Citing work by his colleagues, David Andolfatto writes,

the collapse of the construction sector accounts for 46.4% of the decline in U.S. GDP and 51.9% of the decline in total employment (roughly 3.4 million jobs).

Pointer from Mark Thoma.

There are two important factors in this analysis. One is that his colleagues used an input-output table to estimate the effects of the drop in construction on other sectors. One concern I would have is that a decline in the demand for an input to construction should reduce the price of that input and thereby increase its demand in other sectors. This will not be picked up by input-output analysis.

The second important factor is choice of dates. They look at the period from 2006 through 2010. Over that whole period, construction is a lot of the story. But from 2008 through 2009, it is not as much of the story.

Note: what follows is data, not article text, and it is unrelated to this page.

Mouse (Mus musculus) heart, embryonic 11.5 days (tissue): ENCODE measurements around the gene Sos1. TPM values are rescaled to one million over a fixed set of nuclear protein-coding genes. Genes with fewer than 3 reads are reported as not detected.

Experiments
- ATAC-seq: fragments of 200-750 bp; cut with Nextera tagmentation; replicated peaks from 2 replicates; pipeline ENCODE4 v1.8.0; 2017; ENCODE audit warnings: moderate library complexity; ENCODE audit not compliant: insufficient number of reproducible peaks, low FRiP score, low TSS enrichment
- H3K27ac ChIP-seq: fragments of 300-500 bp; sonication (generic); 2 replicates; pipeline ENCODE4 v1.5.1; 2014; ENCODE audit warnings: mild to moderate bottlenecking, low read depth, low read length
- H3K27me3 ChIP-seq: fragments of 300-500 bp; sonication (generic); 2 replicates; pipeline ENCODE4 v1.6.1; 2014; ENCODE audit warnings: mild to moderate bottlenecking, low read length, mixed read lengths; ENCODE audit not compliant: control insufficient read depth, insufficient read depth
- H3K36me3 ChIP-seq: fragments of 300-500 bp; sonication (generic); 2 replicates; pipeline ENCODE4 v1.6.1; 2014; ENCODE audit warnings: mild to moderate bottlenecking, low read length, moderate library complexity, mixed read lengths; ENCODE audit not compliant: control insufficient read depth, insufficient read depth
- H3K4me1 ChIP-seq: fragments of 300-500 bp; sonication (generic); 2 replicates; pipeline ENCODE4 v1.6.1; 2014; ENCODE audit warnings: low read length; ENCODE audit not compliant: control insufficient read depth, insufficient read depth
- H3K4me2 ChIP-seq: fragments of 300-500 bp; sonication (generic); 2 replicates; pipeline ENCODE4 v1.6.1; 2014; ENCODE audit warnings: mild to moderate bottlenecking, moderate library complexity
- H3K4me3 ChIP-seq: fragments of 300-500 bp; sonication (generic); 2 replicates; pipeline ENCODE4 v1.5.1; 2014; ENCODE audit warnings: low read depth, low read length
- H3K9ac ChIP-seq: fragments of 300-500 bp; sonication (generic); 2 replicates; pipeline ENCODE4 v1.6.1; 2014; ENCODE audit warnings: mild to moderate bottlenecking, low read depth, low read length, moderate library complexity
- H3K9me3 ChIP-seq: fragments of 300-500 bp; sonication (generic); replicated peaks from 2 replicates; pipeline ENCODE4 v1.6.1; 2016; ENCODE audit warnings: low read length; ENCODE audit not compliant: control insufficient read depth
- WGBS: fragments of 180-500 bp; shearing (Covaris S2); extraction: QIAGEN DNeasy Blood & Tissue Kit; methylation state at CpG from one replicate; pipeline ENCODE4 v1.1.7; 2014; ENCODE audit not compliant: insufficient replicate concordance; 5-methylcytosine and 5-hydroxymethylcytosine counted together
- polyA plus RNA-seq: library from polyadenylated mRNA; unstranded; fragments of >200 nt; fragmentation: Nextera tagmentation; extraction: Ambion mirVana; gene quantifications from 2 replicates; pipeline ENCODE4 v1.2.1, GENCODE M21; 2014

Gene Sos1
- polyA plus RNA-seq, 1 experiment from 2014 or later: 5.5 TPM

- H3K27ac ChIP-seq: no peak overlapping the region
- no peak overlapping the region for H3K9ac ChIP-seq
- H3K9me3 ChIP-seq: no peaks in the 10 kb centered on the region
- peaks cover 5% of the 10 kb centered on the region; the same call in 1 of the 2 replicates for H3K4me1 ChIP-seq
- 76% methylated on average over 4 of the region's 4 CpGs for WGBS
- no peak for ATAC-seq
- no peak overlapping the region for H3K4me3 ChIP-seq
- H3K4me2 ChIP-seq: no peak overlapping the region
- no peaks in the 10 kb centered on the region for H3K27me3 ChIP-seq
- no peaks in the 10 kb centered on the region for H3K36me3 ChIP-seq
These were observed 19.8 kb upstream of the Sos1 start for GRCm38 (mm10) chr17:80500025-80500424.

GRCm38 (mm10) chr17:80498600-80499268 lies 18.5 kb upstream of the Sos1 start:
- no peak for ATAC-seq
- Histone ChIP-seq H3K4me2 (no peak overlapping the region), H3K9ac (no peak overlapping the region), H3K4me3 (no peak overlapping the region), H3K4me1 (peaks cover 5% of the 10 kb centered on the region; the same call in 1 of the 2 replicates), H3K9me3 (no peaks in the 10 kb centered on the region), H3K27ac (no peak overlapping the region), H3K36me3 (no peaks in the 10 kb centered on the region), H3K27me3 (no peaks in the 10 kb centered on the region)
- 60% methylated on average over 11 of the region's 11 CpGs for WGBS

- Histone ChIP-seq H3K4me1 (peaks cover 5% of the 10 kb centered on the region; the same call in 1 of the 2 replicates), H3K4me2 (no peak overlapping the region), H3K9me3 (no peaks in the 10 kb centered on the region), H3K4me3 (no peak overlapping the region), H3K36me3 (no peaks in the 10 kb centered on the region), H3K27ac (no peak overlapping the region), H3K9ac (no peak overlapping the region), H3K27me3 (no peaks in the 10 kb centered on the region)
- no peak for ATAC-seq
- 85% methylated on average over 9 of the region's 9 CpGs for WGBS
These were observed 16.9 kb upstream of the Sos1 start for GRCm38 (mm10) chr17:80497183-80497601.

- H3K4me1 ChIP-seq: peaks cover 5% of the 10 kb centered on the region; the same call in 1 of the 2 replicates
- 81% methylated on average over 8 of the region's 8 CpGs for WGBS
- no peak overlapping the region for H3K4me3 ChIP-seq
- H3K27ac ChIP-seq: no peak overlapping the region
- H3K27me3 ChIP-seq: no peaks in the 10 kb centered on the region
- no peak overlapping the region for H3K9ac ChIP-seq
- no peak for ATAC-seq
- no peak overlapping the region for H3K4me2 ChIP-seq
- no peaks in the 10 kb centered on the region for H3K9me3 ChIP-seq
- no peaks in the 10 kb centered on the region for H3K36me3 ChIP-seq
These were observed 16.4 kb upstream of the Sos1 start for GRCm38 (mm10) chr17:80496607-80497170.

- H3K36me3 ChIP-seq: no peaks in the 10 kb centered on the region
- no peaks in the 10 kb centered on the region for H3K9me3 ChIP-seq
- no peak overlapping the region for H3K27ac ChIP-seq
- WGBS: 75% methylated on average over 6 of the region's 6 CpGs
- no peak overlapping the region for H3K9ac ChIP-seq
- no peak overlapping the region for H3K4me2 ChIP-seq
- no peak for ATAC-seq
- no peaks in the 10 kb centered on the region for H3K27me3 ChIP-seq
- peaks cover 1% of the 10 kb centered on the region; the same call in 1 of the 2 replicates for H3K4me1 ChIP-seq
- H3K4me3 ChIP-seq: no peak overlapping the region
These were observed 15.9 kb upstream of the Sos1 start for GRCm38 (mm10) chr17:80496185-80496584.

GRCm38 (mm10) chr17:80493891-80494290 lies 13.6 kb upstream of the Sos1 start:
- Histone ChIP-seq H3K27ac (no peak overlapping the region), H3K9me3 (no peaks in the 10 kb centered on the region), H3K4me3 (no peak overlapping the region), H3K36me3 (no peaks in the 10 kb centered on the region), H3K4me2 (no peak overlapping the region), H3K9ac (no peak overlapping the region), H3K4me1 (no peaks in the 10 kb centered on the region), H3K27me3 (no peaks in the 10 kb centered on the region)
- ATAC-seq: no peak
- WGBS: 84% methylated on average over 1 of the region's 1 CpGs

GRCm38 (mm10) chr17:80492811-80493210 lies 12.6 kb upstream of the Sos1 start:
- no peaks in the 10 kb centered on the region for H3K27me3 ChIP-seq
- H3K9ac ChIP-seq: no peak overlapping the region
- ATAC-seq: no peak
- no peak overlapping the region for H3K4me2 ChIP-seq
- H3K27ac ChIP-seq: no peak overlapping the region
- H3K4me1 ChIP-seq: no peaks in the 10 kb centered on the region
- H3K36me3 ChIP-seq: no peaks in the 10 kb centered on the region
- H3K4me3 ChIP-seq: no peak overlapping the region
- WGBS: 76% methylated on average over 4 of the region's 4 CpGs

Having said that, I want to believe that construction was a huge factor in the recession. For one thing, it is consistent with Leamer’s findings in Macroeconomic Patterns and Stories about earlier recessions. Second, it makes it easier to tell a recalculation story.